What is an HS Code?
HS Code Structure
The HS code can be described as follows:
- It is a six-digit identification code.
- It has 5000 commodity groups.
- Those groups have 99 chapters.
- Those chapters have 21 sections.
- It’s arranged in a legal and logical structure.
- Well-defined rules support it to realize uniform classification worldwide.
The code follows from the Kyoto Convention of 1974 and facilitates the simplification and harmonization of Customs procedures. The Kyoto Convention details the application of efficient procedures, as well as new and obligatory rules for their implementation. As of January 2017, this convention has about 106 Contracting Signatories/Parties.
Today, HS codes are used extensively in electronic messages like the EDIFACT. This has made it easier for the system to become a worldwide standard for describing a good across various platforms. Its nearly universal usage allows authorities such as Port and Customs departments to identify the products.
HS Code Usage
The HS system is used by over 200 countries and other economies around the world for the collection of international trade statistics, and as a basis for customs tariffs. Over 98% of the goods involved in international trade are classified in terms of the HS Code.
In addition to governments, the code is also used by private-sector firms and international organizations. It is utilized to monitor, update, and optimize controlled goods, internal taxes, rules of origin, trade policies, transport statistics, freight tariffs, compilation of national accounts, quota controls, price monitoring, traffic statistics, and economic research as well as analysis.
Thus, the HS code is regarded as an indispensable tool for international trade, universal economic language, and coding for commodities.
Maintenance and Classification of HS Code
The Harmonized System is governed by The International Convention on the Harmonized Commodity Description and Coding System. The official interpretation of the HS is given in the Explanatory Notes published by the WCO (World Customs Organization).
The WCO prioritizes the maintenance of HS code. This includes some measures to secure uniform interpretation of the HS code as well as its periodic updates in light of developments in technology and fluctuations in trade patterns.
The WCO manages the entire process through the Harmonized System Committee that represents the Contracting Signatories/Parties to the HS Convection. The Committee takes decisions on classification questions, examines policy matters, settles disputes, and prepares amendments to the Explanatory Notes. This committee also prepares bills that update the HS System every 5-6 years.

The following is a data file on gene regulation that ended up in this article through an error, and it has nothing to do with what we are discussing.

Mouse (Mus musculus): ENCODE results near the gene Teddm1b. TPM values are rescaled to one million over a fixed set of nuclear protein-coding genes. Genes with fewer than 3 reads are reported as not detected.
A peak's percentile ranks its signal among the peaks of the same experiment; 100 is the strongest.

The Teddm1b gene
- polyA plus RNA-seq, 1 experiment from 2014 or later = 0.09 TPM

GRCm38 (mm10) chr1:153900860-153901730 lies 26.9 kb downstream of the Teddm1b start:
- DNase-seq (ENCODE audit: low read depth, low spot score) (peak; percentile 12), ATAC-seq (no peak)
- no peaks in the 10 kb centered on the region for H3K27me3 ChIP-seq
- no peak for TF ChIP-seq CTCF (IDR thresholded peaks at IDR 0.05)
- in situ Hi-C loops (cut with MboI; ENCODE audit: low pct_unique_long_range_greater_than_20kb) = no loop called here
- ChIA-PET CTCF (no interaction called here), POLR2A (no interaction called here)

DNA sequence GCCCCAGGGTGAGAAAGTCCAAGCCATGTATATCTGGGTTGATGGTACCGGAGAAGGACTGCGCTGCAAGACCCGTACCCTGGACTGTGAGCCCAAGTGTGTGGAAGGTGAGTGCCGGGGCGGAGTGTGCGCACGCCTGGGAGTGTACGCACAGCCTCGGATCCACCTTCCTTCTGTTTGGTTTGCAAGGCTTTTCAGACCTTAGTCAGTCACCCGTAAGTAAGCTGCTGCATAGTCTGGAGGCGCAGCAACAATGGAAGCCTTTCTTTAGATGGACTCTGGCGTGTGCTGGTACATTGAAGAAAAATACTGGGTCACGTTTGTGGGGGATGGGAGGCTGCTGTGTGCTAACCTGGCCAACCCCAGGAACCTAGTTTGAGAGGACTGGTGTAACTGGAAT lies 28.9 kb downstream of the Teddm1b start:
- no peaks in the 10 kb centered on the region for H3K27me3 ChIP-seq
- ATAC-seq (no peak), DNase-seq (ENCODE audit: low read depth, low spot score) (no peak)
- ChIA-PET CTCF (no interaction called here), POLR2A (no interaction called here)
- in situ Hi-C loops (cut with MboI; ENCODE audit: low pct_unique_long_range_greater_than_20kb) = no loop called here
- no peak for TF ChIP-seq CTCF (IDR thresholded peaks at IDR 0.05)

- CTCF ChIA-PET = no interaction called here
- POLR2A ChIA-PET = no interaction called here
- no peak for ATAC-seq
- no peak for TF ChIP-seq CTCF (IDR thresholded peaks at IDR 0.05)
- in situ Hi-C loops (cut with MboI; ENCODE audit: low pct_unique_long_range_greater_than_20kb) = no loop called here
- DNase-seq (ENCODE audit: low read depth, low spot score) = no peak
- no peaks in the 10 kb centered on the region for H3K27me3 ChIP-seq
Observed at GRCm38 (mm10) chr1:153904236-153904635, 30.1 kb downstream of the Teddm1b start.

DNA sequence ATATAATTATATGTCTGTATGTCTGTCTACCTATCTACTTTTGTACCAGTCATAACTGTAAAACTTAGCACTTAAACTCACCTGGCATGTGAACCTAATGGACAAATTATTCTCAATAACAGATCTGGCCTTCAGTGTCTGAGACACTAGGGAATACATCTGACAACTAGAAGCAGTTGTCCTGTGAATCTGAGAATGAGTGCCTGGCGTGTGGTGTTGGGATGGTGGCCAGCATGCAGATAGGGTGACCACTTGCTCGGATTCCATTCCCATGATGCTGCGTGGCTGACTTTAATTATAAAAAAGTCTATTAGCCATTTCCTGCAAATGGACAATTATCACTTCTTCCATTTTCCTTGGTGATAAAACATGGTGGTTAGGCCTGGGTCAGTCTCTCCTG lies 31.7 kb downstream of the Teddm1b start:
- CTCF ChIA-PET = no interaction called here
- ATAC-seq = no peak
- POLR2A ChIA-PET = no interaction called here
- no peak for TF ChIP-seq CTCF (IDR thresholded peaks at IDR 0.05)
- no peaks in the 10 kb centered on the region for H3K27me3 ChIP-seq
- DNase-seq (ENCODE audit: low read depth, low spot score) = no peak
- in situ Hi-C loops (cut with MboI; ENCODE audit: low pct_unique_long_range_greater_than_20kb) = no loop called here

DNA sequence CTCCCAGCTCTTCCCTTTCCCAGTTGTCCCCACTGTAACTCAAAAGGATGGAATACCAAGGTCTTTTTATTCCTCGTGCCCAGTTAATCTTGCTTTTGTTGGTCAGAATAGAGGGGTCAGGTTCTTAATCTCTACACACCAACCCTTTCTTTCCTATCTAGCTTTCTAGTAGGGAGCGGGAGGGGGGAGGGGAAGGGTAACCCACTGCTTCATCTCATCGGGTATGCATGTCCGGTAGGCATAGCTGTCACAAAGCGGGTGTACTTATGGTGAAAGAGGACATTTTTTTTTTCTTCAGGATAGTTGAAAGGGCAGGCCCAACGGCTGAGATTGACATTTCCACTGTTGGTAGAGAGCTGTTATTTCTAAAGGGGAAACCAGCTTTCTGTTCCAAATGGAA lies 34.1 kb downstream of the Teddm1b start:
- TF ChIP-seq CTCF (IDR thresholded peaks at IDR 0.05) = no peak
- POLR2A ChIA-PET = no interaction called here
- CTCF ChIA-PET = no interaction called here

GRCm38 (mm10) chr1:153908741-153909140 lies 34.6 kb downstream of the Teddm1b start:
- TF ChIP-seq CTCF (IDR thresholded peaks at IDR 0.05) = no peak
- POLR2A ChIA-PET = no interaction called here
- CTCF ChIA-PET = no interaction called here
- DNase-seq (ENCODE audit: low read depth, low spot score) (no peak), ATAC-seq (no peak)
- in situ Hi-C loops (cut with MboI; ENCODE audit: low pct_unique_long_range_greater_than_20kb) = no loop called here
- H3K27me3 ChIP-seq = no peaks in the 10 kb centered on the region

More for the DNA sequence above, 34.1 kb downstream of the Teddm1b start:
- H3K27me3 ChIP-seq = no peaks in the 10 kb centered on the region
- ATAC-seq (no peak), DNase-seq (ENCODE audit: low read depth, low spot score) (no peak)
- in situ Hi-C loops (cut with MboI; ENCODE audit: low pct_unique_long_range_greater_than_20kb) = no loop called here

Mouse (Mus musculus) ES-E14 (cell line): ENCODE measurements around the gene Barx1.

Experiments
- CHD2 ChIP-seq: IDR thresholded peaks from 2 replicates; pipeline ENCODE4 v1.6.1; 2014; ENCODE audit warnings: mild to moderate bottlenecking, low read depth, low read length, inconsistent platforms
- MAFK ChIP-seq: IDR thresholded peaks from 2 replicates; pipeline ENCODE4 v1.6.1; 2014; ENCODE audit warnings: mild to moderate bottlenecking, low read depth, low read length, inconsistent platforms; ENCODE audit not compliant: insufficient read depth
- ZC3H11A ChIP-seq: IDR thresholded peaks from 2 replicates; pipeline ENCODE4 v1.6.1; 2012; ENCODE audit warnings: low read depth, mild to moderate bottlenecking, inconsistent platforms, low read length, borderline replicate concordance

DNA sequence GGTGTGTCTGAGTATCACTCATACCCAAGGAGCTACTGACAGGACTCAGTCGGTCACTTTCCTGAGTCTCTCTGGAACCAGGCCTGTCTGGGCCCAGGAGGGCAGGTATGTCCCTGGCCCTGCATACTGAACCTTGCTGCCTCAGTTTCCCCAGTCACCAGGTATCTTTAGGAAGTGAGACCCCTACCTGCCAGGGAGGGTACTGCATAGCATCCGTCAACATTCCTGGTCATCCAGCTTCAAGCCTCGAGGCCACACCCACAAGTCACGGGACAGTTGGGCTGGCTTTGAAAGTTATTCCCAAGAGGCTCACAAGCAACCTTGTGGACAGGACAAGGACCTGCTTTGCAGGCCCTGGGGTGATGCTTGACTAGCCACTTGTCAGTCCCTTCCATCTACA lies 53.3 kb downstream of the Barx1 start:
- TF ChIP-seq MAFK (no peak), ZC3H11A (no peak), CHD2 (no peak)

HS Classification is the process by which HS codes are assigned. All commodities are classified in the HS by using GRI (General Rules of the Interpretation of the Harmonized System).
According to Wikipedia, HS applications involve 6 General Rules that must be completed in consecutive order. They include:
- GRI 1 prescribes how to classify products at the four-digit Heading level, based on the wording of the headings and the relative HS Section and Chapter Notes.
- GRI 2 prescribes how to classify both incomplete and unassembled goods and mixtures, as well as combinations of goods.
- GRI 3 prescribes how to classify products that are, prima facie, classifiable under two different HS headings.
- GRI 4 prescribes how to classify products that cannot be classified according to GRI’s 1, 2, and 3.
- GRI 5 prescribes how to classify packaging.
- GRI 6 prescribes how to classify products at the six-digit subheading level, based on the wording of the subheadings and the relative HS Section and Chapter Notes.
Challenges in the Classification of Companies
The acceptance and versatility of the HS code as a universal economic language and code for goods has made it an indispensable tool for international trade, incorporated into many customs clearance systems around the world.
Using the correct HS code and the right interpretation is of utmost importance for an importer, as usage of incorrect code may be considered by customs as non-compliance, misleading or misdeclaration – each of which comes with its associated penalties.
Using the correct HS code can be quite tricky in specific instances, as an interpretation of the codes may vary between countries and customs authorities. Improper usage of the HS code could result in an improper tariff being applied by customs, which can increase the cost of imports to the customer exponentially.
If you’re in doubt about the correct HS codes to use, it’s prudent to consult customs directly or ask experts in customs clearance companies for advice.
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HSN Codes were required by a distributor of chemicals from Mumbai in order to check tax information and pay the correct amounts in accordance with local regulations.
TFG put us in touch with expert HS experts so that we could ship our chemical goods across the state and also pay the appropriate taxes to the government.
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